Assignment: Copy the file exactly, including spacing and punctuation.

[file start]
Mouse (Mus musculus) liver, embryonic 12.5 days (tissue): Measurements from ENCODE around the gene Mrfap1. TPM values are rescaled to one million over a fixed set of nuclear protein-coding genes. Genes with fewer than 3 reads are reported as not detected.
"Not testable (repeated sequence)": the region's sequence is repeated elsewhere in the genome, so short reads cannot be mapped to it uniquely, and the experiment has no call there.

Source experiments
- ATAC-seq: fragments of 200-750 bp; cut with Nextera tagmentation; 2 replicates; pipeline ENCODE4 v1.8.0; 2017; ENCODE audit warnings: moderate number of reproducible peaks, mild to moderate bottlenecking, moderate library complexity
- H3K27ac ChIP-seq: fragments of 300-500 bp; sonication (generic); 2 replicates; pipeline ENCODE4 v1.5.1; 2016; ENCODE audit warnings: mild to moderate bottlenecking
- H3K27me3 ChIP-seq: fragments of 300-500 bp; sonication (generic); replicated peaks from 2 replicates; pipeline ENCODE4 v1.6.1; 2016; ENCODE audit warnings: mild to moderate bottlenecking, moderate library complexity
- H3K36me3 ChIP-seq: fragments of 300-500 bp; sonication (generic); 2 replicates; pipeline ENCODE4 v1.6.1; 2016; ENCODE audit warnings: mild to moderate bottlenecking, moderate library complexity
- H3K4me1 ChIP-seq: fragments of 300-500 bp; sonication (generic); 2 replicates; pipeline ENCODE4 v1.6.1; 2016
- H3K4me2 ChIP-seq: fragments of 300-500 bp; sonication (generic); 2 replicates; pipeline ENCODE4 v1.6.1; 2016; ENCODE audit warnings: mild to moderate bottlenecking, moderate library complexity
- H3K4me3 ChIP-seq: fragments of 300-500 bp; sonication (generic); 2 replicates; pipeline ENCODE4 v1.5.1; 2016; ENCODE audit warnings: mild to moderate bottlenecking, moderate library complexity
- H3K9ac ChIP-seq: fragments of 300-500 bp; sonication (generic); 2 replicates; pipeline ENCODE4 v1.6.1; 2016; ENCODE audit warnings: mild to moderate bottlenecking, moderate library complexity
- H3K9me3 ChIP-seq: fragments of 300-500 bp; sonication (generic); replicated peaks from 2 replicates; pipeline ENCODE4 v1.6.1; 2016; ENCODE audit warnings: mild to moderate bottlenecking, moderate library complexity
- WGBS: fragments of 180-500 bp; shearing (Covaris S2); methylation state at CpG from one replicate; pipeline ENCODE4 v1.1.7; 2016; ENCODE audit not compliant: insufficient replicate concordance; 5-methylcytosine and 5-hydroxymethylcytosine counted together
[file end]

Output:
Mouse (Mus musculus) liver, embryonic 12.5 days (tissue): Measurements from ENCODE around the gene Mrfap1. TPM values are rescaled to one million over a fixed set of nuclear protein-coding genes. Genes with fewer than 3 reads are reported as not detected.
"Not testable (repeated sequence)": the region's sequence is repeated elsewhere in the genome, so short reads cannot be mapped to it uniquely, and the experiment has no call there.

Source experiments
- ATAC-seq: fragments of 200-750 bp; cut with Nextera tagmentation; 2 replicates; pipeline ENCODE4 v1.8.0; 2017; ENCODE audit warnings: moderate number of reproducible peaks, mild to moderate bottlenecking, moderate library complexity
- H3K27ac ChIP-seq: fragments of 300-500 bp; sonication (generic); 2 replicates; pipeline ENCODE4 v1.5.1; 2016; ENCODE audit warnings: mild to moderate bottlenecking
- H3K27me3 ChIP-seq: fragments of 300-500 bp; sonication (generic); replicated peaks from 2 replicates; pipeline ENCODE4 v1.6.1; 2016; ENCODE audit warnings: mild to moderate bottlenecking, moderate library complexity
- H3K36me3 ChIP-seq: fragments of 300-500 bp; sonication (generic); 2 replicates; pipeline ENCODE4 v1.6.1; 2016; ENCODE audit warnings: mild to moderate bottlenecking, moderate library complexity
- H3K4me1 ChIP-seq: fragments of 300-500 bp; sonication (generic); 2 replicates; pipeline ENCODE4 v1.6.1; 2016
- H3K4me2 ChIP-seq: fragments of 300-500 bp; sonication (generic); 2 replicates; pipeline ENCODE4 v1.6.1; 2016; ENCODE audit warnings: mild to moderate bottlenecking, moderate library complexity
- H3K4me3 ChIP-seq: fragments of 300-500 bp; sonication (generic); 2 replicates; pipeline ENCODE4 v1.5.1; 2016; ENCODE audit warnings: mild to moderate bottlenecking, moderate library complexity
- H3K9ac ChIP-seq: fragments of 300-500 bp; sonication (generic); 2 replicates; pipeline ENCODE4 v1.6.1; 2016; ENCODE audit warnings: mild to moderate bottlenecking, moderate library complexity
- H3K9me3 ChIP-seq: fragments of 300-500 bp; sonication (generic); replicated peaks from 2 replicates; pipeline ENCODE4 v1.6.1; 2016; ENCODE audit warnings: mild to moderate bottlenecking, moderate library complexity
- WGBS: fragments of 180-500 bp; shearing (Covaris S2); methylation state at CpG from one replicate; pipeline ENCODE4 v1.1.7; 2016; ENCODE audit not compliant: insufficient replicate concordance; 5-methylcytosine and 5-hydroxymethylcytosine counted together